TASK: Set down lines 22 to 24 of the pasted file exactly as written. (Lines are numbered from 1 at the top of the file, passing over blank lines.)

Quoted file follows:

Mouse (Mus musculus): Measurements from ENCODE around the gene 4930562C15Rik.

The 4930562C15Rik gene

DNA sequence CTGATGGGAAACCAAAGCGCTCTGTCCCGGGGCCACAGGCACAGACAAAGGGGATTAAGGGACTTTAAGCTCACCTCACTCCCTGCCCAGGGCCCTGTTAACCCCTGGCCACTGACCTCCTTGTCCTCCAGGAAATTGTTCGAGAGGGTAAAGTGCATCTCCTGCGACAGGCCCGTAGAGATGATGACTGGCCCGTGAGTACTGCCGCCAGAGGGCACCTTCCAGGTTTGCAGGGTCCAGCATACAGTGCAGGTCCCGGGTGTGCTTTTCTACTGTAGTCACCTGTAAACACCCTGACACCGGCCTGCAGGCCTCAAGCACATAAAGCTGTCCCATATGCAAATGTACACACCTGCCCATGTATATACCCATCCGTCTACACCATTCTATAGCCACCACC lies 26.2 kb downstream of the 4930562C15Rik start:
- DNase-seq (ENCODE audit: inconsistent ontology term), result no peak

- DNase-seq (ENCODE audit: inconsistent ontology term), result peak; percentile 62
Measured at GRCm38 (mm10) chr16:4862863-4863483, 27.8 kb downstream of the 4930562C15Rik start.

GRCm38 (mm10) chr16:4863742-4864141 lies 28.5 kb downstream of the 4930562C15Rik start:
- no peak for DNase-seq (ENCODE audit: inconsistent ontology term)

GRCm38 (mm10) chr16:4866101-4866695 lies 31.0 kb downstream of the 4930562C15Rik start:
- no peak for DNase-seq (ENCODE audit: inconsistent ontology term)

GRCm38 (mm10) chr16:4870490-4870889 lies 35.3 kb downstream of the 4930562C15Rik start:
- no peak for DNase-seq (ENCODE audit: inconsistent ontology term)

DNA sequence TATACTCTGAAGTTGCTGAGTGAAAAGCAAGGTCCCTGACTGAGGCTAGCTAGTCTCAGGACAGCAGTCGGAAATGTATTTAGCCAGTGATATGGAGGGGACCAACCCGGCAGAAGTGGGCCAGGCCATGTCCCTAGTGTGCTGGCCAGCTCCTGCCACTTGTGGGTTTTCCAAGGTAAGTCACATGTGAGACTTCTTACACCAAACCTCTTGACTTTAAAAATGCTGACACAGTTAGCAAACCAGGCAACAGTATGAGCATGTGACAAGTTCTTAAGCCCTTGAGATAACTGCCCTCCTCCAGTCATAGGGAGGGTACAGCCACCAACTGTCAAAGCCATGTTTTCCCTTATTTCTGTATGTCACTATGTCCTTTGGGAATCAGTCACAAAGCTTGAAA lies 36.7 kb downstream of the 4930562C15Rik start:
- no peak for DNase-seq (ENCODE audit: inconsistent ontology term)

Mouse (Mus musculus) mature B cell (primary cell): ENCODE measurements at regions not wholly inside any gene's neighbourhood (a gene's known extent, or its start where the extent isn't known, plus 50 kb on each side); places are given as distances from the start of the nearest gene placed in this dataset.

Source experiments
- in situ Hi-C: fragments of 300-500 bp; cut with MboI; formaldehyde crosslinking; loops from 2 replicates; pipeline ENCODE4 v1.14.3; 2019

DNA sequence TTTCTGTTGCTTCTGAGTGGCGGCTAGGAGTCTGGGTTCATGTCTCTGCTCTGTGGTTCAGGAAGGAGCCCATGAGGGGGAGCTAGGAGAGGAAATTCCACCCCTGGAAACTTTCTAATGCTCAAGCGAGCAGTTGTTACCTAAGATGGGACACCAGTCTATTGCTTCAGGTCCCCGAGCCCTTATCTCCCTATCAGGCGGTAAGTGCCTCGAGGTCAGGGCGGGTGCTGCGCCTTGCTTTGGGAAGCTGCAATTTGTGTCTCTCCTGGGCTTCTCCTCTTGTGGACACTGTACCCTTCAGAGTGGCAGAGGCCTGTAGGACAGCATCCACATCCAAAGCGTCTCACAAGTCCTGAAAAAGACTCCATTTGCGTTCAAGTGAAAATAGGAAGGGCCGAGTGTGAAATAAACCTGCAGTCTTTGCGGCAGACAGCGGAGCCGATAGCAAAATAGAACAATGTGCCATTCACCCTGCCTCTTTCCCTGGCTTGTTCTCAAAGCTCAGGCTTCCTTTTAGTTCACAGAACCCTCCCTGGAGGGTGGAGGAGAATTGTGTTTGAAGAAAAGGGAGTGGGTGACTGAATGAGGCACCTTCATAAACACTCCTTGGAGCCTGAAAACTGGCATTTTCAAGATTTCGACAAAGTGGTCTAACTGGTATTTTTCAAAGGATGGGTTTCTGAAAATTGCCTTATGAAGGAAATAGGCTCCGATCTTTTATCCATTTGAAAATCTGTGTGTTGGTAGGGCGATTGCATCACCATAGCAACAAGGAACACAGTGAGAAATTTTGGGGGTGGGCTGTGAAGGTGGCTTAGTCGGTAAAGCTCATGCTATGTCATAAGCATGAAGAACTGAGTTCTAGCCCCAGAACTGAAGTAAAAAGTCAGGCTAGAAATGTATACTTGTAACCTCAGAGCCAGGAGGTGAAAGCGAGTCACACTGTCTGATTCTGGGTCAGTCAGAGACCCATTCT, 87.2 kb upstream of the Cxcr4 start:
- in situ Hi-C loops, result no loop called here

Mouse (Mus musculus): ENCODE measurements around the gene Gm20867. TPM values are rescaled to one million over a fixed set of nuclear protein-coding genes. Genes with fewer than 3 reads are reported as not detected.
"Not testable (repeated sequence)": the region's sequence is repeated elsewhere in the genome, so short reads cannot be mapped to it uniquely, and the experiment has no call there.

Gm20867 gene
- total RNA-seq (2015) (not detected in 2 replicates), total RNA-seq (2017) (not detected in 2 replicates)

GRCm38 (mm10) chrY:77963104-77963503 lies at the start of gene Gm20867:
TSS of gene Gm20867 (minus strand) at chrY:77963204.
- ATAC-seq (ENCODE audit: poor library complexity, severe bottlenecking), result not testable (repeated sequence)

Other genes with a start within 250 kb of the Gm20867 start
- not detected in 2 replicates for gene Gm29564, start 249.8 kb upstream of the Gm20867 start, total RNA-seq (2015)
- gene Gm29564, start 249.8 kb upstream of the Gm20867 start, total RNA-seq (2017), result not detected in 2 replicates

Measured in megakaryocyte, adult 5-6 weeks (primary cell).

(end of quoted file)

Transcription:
Gm20867 gene
- total RNA-seq (2015) (not detected in 2 replicates), total RNA-seq (2017) (not detected in 2 replicates)

GRCm38 (mm10) chrY:77963104-77963503 lies at the start of gene Gm20867: